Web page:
I finished reading Chimamanda Ngozi Adichie’s new book, Dear Ijeawele, or a Feminist Manifesto in Fifteen Suggestions. You should read it. As well as We Should All Be Feminists while you’re at it.

This passage really resonated with me:

Teach her to question language. Language is the repository of our prejudices, our beliefs, our assumptions. But to teach her that, you will have to question your own language. A friend of mine says she will never call her daughter “princess.” People mean well when they say this, but “princess” is loaded with assumptions of a girl’s delicacy, of the prince who will come to save her, etc. This friend prefers “angel” and “star.”

Language is the repository of our prejudices.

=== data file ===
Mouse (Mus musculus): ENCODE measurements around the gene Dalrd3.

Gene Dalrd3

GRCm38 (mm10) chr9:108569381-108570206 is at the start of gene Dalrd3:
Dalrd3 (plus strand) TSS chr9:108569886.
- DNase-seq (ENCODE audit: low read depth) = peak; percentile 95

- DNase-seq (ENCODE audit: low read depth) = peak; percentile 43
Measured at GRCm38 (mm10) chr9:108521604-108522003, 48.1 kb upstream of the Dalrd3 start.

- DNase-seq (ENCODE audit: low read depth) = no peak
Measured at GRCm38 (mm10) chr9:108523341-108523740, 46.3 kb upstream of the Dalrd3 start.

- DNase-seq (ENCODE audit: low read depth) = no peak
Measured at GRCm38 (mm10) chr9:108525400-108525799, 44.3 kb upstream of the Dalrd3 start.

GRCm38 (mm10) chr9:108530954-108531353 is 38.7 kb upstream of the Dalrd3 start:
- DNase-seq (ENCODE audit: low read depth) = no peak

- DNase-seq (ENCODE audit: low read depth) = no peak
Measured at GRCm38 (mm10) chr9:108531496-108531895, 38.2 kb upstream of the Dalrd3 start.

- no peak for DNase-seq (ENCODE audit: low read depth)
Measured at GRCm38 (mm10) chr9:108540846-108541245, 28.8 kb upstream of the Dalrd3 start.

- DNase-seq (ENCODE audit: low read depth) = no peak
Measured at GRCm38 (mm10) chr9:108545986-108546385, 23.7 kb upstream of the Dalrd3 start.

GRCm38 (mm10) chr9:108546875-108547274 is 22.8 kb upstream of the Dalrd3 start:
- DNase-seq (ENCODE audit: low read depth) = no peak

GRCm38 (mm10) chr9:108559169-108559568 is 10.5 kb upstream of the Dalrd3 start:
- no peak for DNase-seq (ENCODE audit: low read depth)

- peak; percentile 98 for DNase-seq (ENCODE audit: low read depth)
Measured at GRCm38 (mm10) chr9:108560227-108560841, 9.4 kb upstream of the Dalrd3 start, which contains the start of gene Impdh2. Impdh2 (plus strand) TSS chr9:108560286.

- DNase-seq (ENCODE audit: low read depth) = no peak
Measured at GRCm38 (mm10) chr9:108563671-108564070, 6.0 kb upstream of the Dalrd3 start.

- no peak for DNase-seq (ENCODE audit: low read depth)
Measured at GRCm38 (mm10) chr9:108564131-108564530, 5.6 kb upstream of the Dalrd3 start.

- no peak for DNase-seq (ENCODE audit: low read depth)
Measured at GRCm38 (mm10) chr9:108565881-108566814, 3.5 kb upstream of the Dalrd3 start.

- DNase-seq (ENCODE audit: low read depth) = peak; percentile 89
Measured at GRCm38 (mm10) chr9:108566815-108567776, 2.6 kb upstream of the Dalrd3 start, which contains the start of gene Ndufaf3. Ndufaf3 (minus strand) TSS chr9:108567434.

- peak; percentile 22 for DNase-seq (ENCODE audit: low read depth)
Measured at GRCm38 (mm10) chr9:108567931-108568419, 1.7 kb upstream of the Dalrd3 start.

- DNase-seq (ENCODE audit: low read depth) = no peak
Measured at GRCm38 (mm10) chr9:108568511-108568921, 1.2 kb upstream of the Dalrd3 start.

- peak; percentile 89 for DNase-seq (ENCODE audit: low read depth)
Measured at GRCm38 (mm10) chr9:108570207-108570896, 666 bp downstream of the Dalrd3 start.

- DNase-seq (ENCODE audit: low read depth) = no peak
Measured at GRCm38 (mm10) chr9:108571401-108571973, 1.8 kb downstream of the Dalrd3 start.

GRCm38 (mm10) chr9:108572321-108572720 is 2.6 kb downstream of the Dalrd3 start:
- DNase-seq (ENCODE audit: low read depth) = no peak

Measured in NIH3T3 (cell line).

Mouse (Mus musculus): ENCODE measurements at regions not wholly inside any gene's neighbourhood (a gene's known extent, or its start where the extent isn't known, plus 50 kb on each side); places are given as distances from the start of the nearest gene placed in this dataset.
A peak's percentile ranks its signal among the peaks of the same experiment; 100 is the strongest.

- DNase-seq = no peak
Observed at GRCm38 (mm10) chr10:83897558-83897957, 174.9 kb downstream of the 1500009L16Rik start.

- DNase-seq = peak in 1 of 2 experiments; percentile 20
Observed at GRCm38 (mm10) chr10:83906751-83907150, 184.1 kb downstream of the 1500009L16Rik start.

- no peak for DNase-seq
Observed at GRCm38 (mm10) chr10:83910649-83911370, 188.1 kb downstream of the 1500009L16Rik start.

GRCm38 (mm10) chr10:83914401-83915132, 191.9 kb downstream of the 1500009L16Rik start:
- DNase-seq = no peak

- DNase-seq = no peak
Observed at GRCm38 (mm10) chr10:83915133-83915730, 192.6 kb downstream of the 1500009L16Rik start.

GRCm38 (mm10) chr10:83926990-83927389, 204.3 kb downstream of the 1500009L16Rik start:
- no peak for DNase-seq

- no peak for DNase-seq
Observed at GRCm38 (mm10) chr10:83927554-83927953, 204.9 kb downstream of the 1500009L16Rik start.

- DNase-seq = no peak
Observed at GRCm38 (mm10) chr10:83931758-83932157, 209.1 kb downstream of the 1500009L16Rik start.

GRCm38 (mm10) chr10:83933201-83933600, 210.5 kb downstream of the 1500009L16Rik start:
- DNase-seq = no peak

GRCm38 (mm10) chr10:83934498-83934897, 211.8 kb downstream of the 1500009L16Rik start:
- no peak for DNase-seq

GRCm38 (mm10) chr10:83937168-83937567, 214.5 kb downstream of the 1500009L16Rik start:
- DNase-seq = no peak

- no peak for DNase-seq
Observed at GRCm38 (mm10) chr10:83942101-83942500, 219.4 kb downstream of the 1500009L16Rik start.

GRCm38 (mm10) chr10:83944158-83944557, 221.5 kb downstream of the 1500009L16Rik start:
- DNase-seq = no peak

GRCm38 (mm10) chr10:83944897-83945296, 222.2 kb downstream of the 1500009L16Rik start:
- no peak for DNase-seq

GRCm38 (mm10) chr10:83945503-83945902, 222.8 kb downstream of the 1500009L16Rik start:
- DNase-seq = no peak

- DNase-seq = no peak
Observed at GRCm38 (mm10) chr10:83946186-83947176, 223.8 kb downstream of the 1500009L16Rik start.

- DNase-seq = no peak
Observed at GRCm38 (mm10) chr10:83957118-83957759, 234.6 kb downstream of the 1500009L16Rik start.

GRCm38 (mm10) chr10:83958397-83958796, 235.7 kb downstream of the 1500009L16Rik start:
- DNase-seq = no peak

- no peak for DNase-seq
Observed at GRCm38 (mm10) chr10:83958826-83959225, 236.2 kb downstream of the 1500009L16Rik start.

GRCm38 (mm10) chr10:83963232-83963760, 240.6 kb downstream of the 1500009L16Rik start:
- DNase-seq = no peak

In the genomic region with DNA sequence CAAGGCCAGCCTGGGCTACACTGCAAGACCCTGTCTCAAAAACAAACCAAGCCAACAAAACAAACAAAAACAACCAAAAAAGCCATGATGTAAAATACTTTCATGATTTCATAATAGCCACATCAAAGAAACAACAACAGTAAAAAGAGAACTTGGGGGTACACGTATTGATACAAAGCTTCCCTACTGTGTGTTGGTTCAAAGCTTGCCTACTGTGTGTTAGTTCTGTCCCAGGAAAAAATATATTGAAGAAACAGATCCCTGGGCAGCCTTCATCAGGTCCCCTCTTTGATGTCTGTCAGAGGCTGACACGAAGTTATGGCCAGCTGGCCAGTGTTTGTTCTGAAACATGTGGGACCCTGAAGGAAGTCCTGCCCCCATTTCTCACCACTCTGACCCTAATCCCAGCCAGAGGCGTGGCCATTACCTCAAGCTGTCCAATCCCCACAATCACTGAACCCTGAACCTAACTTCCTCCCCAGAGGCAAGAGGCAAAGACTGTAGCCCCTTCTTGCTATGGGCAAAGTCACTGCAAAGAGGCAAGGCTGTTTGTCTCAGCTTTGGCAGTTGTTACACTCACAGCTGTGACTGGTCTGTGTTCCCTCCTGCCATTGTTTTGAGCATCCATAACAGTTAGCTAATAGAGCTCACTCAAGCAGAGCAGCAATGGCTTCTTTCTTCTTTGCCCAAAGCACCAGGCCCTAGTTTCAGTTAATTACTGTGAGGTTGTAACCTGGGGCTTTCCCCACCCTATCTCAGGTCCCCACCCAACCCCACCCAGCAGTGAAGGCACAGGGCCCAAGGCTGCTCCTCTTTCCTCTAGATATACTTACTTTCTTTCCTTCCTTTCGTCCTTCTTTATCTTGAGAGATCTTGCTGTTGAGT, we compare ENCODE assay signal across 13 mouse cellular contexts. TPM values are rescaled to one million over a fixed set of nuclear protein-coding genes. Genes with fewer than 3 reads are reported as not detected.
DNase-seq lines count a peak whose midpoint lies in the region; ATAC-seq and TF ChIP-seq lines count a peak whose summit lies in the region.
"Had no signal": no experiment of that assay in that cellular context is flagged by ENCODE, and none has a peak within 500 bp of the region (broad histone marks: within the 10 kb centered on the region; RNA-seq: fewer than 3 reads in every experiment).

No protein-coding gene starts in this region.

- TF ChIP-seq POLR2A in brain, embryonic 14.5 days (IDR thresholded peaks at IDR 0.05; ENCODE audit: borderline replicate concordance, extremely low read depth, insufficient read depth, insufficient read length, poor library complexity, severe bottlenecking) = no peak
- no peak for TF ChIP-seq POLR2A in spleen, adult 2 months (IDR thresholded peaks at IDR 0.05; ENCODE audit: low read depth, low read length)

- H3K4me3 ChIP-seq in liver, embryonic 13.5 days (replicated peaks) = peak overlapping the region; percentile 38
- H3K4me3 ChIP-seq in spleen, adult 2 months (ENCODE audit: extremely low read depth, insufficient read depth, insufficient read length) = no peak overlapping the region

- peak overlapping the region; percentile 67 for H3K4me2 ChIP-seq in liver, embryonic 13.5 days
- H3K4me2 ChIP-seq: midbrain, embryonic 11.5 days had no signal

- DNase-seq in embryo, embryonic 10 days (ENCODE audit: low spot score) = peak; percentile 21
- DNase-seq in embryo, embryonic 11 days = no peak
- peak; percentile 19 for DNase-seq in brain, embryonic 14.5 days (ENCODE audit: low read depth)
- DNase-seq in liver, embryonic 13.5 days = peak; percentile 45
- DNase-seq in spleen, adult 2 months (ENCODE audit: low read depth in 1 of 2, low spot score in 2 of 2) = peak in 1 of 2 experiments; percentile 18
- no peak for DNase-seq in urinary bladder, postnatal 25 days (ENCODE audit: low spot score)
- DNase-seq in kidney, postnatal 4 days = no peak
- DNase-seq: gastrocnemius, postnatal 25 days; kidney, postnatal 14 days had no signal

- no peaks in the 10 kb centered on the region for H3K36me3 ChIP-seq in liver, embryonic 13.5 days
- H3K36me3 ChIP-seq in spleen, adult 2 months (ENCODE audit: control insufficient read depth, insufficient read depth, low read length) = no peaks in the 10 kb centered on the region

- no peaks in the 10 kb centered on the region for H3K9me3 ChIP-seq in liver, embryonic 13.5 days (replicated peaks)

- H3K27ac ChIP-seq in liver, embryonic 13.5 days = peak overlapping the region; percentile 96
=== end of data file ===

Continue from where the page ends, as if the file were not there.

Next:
It’s a powerful statement.

Language informs much of our experience and cognitive processes. Language quite literally shapes and reshapes the brain to form new neural pathways. Speaking in certain ways and repeating certain phrases reinforces the concepts and the semantic relationships between them in our minds. Embodied cognition theory argues that our physical actions, our situatedness in our environment, and our language are all intertwined into shaping our thoughts, beliefs, and experiences. They loop around to influence and be influenced by each other.

Language itself therefore acts as either a barrier or an aperture to opening our minds, challenging our beliefs, and changing our behavior. Perhaps more importantly, the language we use impacts others and the perceptions they have about themselves and their own abilities.

To improve ourselves, to uplift others, and to improve our communities, language — the repository of our prejudices, beliefs, and assumptions — is an apt place to start.